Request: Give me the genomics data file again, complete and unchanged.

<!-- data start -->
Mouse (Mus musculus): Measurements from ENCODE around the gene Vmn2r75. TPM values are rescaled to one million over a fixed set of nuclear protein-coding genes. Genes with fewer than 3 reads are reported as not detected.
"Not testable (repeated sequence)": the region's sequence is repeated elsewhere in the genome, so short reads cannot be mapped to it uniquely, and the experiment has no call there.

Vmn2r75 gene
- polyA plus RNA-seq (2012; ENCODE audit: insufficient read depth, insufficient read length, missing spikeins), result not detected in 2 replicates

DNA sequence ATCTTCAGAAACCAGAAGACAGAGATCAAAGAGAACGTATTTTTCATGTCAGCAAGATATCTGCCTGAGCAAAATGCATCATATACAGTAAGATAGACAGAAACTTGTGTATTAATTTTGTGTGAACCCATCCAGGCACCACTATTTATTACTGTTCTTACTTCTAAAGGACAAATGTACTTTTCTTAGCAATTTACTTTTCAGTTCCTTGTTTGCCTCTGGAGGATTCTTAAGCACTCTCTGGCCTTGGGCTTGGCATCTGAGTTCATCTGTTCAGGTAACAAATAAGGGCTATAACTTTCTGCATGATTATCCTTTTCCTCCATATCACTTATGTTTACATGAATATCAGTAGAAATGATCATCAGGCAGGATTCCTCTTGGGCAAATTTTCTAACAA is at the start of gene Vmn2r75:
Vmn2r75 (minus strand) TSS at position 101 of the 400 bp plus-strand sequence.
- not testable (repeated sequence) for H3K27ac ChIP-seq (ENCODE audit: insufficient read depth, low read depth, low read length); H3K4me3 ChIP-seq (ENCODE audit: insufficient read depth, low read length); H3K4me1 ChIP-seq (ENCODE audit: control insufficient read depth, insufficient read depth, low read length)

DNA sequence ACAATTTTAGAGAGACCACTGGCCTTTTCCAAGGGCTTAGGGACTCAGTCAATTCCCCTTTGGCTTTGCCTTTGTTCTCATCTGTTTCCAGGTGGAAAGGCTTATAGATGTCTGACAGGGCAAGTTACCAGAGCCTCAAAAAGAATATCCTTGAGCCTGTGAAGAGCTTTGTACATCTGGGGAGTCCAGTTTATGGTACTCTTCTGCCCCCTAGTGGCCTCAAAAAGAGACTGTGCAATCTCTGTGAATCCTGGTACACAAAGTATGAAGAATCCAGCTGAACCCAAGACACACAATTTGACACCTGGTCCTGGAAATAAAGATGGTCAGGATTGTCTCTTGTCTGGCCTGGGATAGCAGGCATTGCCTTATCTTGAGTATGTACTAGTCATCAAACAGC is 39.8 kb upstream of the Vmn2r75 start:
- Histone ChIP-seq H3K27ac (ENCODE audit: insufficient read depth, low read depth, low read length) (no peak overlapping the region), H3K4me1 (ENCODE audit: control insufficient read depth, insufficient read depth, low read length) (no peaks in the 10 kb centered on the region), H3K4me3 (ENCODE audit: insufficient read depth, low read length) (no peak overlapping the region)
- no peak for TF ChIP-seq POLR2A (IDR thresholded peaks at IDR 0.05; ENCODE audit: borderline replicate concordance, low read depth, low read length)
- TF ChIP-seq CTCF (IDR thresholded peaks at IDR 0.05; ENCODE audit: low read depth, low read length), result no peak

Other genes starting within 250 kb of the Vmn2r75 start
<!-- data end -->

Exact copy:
Mouse (Mus musculus): Measurements from ENCODE around the gene Vmn2r75. TPM values are rescaled to one million over a fixed set of nuclear protein-coding genes. Genes with fewer than 3 reads are reported as not detected.
"Not testable (repeated sequence)": the region's sequence is repeated elsewhere in the genome, so short reads cannot be mapped to it uniquely, and the experiment has no call there.

Vmn2r75 gene
- polyA plus RNA-seq (2012; ENCODE audit: insufficient read depth, insufficient read length, missing spikeins), result not detected in 2 replicates

DNA sequence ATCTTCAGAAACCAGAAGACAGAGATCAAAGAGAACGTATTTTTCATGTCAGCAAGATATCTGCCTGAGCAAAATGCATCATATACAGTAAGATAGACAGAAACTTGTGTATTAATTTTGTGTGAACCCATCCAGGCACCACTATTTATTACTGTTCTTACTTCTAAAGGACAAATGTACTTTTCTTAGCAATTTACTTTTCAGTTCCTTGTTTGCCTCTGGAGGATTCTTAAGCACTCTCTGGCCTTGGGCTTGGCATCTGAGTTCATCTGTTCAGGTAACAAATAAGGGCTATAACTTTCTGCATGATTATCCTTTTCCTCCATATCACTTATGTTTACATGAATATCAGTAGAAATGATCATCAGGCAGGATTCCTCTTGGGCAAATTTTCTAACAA is at the start of gene Vmn2r75:
Vmn2r75 (minus strand) TSS at position 101 of the 400 bp plus-strand sequence.
- not testable (repeated sequence) for H3K27ac ChIP-seq (ENCODE audit: insufficient read depth, low read depth, low read length); H3K4me3 ChIP-seq (ENCODE audit: insufficient read depth, low read length); H3K4me1 ChIP-seq (ENCODE audit: control insufficient read depth, insufficient read depth, low read length)

DNA sequence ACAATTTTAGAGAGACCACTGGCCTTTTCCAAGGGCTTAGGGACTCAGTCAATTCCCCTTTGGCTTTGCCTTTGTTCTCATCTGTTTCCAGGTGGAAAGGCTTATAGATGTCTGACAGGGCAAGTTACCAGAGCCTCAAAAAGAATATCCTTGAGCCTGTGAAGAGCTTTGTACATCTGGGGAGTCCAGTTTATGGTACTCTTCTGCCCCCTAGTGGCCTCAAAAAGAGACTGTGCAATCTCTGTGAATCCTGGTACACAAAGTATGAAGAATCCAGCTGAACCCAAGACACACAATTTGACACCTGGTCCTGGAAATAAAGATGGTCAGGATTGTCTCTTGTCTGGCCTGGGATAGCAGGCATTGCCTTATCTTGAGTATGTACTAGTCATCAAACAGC is 39.8 kb upstream of the Vmn2r75 start:
- Histone ChIP-seq H3K27ac (ENCODE audit: insufficient read depth, low read depth, low read length) (no peak overlapping the region), H3K4me1 (ENCODE audit: control insufficient read depth, insufficient read depth, low read length) (no peaks in the 10 kb centered on the region), H3K4me3 (ENCODE audit: insufficient read depth, low read length) (no peak overlapping the region)
- no peak for TF ChIP-seq POLR2A (IDR thresholded peaks at IDR 0.05; ENCODE audit: borderline replicate concordance, low read depth, low read length)
- TF ChIP-seq CTCF (IDR thresholded peaks at IDR 0.05; ENCODE audit: low read depth, low read length), result no peak

Other genes starting within 250 kb of the Vmn2r75 start